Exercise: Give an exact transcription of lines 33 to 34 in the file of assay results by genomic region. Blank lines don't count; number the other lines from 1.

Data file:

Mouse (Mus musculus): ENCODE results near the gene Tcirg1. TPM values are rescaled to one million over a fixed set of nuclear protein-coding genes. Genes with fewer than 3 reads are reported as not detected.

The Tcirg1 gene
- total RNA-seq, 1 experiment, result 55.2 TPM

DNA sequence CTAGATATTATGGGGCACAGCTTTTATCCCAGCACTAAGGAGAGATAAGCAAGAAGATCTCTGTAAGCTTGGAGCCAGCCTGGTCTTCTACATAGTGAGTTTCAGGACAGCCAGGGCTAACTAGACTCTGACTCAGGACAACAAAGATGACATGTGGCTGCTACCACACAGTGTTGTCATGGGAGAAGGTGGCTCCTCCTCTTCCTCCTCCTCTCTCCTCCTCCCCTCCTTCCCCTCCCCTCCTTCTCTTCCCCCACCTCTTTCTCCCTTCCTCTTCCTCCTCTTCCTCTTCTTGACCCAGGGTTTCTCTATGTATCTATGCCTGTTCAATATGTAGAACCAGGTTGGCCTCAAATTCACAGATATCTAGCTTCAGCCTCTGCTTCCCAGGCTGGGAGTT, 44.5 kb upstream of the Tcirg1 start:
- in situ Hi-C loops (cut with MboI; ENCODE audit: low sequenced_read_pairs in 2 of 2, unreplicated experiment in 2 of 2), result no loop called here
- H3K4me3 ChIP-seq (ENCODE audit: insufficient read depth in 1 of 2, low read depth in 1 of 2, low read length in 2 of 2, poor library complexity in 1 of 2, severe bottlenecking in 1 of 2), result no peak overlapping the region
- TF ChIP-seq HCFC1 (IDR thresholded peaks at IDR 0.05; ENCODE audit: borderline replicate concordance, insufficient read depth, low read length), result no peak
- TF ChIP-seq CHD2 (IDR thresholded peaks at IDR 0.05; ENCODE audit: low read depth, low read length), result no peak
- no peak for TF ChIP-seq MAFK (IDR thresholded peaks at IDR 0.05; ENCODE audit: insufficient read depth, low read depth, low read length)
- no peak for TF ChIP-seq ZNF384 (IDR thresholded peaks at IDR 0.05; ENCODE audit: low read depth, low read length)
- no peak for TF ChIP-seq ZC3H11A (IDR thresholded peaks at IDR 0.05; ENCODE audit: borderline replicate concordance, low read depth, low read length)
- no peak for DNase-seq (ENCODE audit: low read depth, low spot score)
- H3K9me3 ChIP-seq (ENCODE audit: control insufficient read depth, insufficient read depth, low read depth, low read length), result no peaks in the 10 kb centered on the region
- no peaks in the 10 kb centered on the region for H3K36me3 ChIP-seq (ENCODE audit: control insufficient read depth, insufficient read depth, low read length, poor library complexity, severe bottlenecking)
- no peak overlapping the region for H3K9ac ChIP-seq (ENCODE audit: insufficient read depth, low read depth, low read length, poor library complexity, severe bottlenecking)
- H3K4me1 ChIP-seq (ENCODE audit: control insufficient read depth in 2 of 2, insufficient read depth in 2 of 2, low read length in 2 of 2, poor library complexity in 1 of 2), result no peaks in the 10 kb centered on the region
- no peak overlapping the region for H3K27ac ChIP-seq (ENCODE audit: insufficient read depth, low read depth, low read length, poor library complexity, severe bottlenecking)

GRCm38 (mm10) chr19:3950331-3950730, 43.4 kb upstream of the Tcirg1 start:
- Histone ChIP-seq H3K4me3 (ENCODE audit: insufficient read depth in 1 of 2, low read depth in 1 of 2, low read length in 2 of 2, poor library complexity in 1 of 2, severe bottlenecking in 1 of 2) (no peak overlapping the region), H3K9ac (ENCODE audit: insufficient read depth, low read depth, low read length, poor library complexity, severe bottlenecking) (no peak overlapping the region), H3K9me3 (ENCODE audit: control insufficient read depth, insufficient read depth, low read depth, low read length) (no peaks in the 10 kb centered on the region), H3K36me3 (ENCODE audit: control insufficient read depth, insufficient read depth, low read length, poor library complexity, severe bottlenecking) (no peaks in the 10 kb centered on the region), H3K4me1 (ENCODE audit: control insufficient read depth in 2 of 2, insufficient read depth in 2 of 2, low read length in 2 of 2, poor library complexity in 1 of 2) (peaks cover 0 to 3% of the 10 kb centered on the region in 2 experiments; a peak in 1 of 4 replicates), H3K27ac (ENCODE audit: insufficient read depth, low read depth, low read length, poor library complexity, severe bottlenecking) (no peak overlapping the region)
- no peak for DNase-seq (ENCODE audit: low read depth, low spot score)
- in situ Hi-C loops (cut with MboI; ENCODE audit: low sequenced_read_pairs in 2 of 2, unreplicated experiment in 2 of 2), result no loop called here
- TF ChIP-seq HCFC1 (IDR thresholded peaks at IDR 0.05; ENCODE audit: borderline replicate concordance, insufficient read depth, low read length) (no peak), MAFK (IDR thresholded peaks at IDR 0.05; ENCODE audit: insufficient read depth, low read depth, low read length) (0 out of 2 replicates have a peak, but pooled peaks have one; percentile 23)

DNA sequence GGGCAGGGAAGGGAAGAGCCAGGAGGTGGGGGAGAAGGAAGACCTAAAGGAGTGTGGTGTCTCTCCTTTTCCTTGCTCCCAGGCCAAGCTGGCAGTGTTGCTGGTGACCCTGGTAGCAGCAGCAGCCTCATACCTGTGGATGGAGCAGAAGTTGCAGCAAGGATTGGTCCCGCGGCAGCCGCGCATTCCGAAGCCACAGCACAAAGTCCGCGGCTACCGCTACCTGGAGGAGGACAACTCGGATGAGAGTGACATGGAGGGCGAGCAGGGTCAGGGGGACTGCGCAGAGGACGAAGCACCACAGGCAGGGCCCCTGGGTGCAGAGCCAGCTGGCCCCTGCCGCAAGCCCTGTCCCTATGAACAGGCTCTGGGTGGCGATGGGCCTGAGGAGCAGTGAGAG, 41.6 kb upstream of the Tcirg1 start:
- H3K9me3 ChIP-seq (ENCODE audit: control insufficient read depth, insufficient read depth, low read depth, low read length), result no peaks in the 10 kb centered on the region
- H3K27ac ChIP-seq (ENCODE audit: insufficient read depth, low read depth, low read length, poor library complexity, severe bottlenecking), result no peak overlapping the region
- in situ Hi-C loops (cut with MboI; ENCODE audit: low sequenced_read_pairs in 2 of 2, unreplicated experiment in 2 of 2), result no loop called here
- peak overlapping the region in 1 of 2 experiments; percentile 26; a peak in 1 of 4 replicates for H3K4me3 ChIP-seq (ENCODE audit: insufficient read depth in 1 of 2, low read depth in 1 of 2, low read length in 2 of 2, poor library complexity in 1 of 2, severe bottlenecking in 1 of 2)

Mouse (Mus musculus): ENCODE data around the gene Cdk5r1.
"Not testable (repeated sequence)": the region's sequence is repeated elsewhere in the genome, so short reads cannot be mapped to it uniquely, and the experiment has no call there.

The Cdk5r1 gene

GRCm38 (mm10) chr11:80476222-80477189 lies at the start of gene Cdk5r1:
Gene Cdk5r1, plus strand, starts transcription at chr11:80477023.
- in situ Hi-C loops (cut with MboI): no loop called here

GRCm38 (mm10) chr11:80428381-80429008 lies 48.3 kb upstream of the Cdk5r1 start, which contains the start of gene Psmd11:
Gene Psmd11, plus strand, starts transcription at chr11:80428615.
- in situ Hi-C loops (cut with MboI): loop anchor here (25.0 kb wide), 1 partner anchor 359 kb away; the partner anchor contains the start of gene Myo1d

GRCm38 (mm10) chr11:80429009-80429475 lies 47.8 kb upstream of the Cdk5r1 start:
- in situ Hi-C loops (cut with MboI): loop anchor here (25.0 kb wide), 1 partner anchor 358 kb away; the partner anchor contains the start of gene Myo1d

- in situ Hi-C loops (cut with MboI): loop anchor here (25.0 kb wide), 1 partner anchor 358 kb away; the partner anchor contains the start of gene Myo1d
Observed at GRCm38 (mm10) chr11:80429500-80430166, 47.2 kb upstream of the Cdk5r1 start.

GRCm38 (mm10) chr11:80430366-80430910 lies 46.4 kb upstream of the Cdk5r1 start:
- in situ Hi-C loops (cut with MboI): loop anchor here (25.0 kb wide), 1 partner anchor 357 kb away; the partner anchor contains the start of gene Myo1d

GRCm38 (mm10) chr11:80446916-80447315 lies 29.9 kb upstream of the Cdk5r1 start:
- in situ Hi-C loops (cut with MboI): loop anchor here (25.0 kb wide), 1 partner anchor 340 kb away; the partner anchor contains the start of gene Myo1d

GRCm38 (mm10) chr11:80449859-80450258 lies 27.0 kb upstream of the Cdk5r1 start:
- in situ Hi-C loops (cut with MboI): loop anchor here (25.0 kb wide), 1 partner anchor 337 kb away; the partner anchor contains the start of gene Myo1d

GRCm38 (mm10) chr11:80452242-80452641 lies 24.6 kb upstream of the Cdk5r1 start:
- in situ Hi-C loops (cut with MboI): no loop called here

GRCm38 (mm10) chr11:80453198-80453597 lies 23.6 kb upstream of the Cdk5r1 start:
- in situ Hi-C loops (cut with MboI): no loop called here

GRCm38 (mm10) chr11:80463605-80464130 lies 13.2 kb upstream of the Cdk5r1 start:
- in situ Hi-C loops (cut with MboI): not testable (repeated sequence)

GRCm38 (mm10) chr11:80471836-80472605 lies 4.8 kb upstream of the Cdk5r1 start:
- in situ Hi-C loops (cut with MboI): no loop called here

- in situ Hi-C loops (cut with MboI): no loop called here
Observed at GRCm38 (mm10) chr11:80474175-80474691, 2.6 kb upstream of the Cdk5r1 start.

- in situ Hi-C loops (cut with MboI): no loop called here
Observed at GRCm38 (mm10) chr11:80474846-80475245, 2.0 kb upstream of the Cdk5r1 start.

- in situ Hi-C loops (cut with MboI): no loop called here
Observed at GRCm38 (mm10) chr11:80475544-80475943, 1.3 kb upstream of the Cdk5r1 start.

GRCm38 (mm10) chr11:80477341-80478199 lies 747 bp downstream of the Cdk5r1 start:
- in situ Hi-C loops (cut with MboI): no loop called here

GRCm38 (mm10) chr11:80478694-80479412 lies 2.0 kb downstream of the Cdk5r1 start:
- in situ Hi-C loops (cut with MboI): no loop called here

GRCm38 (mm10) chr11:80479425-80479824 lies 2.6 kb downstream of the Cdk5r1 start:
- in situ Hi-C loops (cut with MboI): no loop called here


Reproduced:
- in situ Hi-C loops (cut with MboI): no loop called here

GRCm38 (mm10) chr11:80428381-80429008 lies 48.3 kb upstream of the Cdk5r1 start, which contains the start of gene Psmd11: